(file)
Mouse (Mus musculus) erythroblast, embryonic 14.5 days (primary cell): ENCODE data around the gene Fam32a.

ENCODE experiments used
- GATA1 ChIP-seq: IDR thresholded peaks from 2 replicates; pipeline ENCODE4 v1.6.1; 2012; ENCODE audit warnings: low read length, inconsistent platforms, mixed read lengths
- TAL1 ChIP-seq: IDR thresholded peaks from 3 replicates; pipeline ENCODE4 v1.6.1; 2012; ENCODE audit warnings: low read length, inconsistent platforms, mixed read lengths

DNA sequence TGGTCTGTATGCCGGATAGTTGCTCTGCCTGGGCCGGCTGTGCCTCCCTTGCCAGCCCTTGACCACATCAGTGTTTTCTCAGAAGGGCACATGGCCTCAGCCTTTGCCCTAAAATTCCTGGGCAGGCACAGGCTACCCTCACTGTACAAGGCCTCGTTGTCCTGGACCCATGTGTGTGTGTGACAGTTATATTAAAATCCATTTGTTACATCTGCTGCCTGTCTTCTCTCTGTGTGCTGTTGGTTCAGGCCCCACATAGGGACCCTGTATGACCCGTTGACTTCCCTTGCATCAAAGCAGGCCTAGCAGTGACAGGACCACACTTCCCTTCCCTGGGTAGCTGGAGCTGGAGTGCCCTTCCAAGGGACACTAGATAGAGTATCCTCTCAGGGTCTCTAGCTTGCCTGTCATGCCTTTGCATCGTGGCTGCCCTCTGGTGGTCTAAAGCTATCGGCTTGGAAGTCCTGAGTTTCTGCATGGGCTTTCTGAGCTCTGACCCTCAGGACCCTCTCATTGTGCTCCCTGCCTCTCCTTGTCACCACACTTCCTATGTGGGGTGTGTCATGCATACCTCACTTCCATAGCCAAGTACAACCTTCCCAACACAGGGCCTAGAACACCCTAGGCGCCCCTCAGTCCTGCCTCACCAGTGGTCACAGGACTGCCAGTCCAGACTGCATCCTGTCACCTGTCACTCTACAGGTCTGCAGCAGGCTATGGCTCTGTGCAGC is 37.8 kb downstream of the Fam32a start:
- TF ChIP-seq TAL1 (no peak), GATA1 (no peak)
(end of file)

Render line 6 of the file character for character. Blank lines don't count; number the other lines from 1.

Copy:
- TF ChIP-seq TAL1 (no peak), GATA1 (no peak)